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Note for:   William Henry Harrison Carpenter,   10 JUL 1833 - 5 FEB 1911         Index
     Place:   Confidence Cemetery in Wright Twp., Wayne Co., IA, South Section, Row 6

Note:    Biographical and Historical Records of Wayne and Appanoose Counties, page 427:

W. H. Carpenter, an enterprising farmer and stock-raiser, of Wright Township, residing on section 12, was born in Tuscarawas County, Ohio, July 10, 1833, a son of William and Mary (Stuart) Carpenter, being natives of Ohio, the father born in Tuscarawas County. They had nine children born to them, as follows- John, James, Andew, William, George, Edward, Mary, Elizabeth and Catherine. W. H. was the fourth son of the family. He spent his youth on his father's farm, receiving his education in the common schools of his native county, where he lived till fifteen years of age. In 1848 he went with his father to Holmes County, Ohio, where he lived nine years. He then spent seven years in McDonough County, Illinios, and in 1865 came to Wayne County, Iowa, locating on his present farm in Wright Township in the fall of 1866. He was married August 22, 1857 to Celestia Jane Hueston of Harrison County, Ohio a daughter of Leonard and Celestia Hueston. They have thirteen children - James S., Louise R., J.W. Amanda, Alice, Andrew, Grandville, Sarah, Orlow, Jessie Lee, Frank, Edward. One daughter, Wealthy is deceased. Mrs. Carpenter died Feb. 24, 1885, and January 6, 1886. Mr Carpenter married for his second wife Clarinda Davis, of Schuyler County, Illinois. Mr Carpenter is successfully engaged in raising and feeding stock. He has brought his farm, which contains 259 acres, from a wild, unimproved tract of land, under excellent cultivation. His residence is comfortable and commodious, and his farm buildings are among the best in his neighborhood. His large barn, which was erected in 1885, is 32 x 40 feet in size with good stone foundation. This fine property has been acquired by his own efforts he having commenced life on his own account in limited circumstances.

In the Confidence Cemetery in Wright Twp., Wayne Co., IA, South Section, Row 6
Plot #6.22 William H. Carpenter, July 10, 1833 - Feb 5, 1911
Plot #6.23 Clarenda Carpenter, Aug. 11, 1934 - Oct 18, 1918
Plot #6.24 James S. Carpenter, Apr 30, 1894, 35 yr, 10 mo, 14 da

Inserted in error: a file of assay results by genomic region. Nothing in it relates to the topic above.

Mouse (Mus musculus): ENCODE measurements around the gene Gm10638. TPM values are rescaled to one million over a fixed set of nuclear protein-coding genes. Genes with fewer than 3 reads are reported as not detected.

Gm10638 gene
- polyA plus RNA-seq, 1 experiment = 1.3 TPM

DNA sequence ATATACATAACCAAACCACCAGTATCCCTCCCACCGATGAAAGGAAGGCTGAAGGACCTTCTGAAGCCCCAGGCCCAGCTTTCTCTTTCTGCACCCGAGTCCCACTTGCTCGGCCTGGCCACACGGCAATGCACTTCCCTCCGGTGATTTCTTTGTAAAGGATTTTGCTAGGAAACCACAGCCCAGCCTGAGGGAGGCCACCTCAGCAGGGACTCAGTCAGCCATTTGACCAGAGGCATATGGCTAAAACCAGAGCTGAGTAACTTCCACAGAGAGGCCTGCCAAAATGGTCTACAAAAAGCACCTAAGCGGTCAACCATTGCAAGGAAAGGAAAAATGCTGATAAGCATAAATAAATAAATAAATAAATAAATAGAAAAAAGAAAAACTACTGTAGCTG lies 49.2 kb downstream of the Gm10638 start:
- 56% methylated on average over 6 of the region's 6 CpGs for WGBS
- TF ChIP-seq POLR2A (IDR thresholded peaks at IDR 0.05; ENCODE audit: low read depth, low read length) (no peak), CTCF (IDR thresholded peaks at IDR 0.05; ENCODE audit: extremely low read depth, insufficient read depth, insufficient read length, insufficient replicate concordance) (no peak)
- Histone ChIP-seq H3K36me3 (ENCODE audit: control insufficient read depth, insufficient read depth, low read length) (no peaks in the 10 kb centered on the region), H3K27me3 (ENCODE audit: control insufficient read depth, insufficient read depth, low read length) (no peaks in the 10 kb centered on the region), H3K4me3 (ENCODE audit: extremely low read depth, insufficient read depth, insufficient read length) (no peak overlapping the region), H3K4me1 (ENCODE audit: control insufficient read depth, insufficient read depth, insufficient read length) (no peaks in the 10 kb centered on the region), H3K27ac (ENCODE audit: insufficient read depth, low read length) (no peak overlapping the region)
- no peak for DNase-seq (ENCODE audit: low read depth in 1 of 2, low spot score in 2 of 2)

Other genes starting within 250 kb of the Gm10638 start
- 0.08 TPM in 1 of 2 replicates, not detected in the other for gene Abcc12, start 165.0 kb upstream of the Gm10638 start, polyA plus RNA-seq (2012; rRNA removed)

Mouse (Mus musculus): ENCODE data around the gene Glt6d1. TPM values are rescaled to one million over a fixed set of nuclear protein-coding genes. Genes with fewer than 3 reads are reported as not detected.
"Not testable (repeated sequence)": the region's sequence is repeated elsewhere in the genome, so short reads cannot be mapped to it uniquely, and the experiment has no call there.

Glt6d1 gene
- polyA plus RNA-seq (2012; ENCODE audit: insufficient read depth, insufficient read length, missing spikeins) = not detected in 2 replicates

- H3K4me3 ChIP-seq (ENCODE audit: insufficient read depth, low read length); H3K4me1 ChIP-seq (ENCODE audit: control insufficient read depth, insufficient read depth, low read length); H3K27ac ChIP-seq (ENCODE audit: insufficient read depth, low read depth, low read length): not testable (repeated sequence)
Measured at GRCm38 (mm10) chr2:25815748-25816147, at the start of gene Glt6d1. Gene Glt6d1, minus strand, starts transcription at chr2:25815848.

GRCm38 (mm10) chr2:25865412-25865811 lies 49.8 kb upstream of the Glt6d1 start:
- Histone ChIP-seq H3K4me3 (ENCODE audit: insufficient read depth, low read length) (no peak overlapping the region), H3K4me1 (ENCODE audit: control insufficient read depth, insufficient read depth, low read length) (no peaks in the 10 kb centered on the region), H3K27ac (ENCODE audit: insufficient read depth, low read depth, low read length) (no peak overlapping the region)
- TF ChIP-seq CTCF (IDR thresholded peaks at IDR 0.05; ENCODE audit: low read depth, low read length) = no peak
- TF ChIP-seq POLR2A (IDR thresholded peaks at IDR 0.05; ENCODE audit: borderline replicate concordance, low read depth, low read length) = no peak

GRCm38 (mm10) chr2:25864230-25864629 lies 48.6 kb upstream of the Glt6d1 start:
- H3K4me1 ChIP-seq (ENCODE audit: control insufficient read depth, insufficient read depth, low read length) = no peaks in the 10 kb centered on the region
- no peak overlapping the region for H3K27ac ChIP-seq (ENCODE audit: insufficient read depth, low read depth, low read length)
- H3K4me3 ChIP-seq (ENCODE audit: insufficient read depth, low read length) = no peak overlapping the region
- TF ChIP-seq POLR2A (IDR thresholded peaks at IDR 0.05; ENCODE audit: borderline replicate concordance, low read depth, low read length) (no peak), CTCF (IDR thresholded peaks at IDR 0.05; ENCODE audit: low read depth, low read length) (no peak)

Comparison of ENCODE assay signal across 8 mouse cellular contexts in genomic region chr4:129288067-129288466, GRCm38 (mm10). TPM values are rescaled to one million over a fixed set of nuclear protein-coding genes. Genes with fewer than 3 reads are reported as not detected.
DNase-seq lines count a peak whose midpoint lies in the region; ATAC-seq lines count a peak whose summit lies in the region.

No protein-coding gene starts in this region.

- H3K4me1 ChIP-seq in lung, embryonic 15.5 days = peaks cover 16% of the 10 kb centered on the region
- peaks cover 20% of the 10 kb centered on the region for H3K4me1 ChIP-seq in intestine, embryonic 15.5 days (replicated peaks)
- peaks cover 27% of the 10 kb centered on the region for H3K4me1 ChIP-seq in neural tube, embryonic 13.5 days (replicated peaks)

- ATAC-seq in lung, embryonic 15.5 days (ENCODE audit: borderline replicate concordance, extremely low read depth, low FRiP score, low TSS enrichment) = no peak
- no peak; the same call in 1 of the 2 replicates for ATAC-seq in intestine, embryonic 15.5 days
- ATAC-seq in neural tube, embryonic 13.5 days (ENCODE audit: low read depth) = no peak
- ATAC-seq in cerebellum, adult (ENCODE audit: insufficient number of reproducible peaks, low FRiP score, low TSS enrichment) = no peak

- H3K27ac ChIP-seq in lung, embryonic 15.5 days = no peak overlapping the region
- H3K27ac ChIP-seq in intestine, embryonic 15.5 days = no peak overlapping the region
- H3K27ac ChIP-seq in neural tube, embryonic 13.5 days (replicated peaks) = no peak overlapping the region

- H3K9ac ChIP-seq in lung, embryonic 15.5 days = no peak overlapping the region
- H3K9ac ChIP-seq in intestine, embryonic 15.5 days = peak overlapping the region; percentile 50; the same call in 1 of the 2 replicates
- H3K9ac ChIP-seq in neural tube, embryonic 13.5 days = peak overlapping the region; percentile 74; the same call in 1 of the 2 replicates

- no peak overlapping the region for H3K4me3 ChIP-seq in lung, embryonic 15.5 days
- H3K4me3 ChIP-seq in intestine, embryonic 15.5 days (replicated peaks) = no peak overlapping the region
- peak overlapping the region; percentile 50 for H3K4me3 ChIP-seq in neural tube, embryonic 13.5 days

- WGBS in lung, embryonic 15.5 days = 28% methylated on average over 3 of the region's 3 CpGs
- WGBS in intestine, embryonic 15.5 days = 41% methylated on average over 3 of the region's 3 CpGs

Plot #6.21 Weltha J. Carpenter, July 22, 1865 - Aug 9, 1866
Plot # 6.20 Calista J. Carpenter, June 23, 1836 - Feb 24, 1885


Note for:   Clarinda Jane Husted Davis,   11 AUG 1834 - 27 OCT 1918         Index
     Place:   Confidence Cemetery in Wright Twp., Wayne Co., IA, South Section, Row 6


Note for:   Edward Carpenter,   27 SEP 1761 - 12 JUL 1827         Index
     Place:   Londonberry Cemetary

Note:    From "Stories of Guernsey County Ohio"
"Londonderry Township page 875
"Carpenter's Trail: In 1801 Edward Carpenter took a government contract to cut out a road from Stillwater creek, through what is now Guernsey County to Salt Fork creek, seven miles northeast of the Wills creek crossing (Cambridge). For this work he received $300, or less then twenty dollars a mile. Improvements on this same section of road a few years ago (1942) cost more than $20,000 a mile. But a century of progress lay between Carpenter's trail and the William Penn highway. Between 1803 and 1805 Zaccheus Biggs extended the road to the Wills creek crossing connecting it with Zane's Trace. Biggs and Zacceus A. Beatty had just laid out the town of Cadiz and had purchased the land upon which Cambridge was afterwards platted. As there was already a road from Cadiz to Steubenville, one returning from New Orleans by way of the Wilderness Road and Zane's Trace could leave the latter at Wills creek crossing and reach Pittsburgh by a nearer route than through Wheeling. By 1811 Carpenter's trail had become a good wagon road. It was long known as the Steubenville road."
"Carpenter Moves to Londonderry: While cutting the trail Edward Carpenter noticed a good location for a home on a ridge in what was then Belmont county but now Londerry township. Guernsey county, withstanding the fact that the place was in the midst of a unbroken forest far from any white settlement, he entered 160 acres, brought his family there and erected a cabin. The cabin was built of round logs with the bark which was covered with a clapboard roof weighted with poles, and the floor with puncheon timber. The first night they occupied the cabin the snow blew in through the cracks and covered the bed to a depth of two inches. A year or so later they built an addition to their home and opened a tavern. Edward Carpenter lived on this farm until his death which occurred in 1827.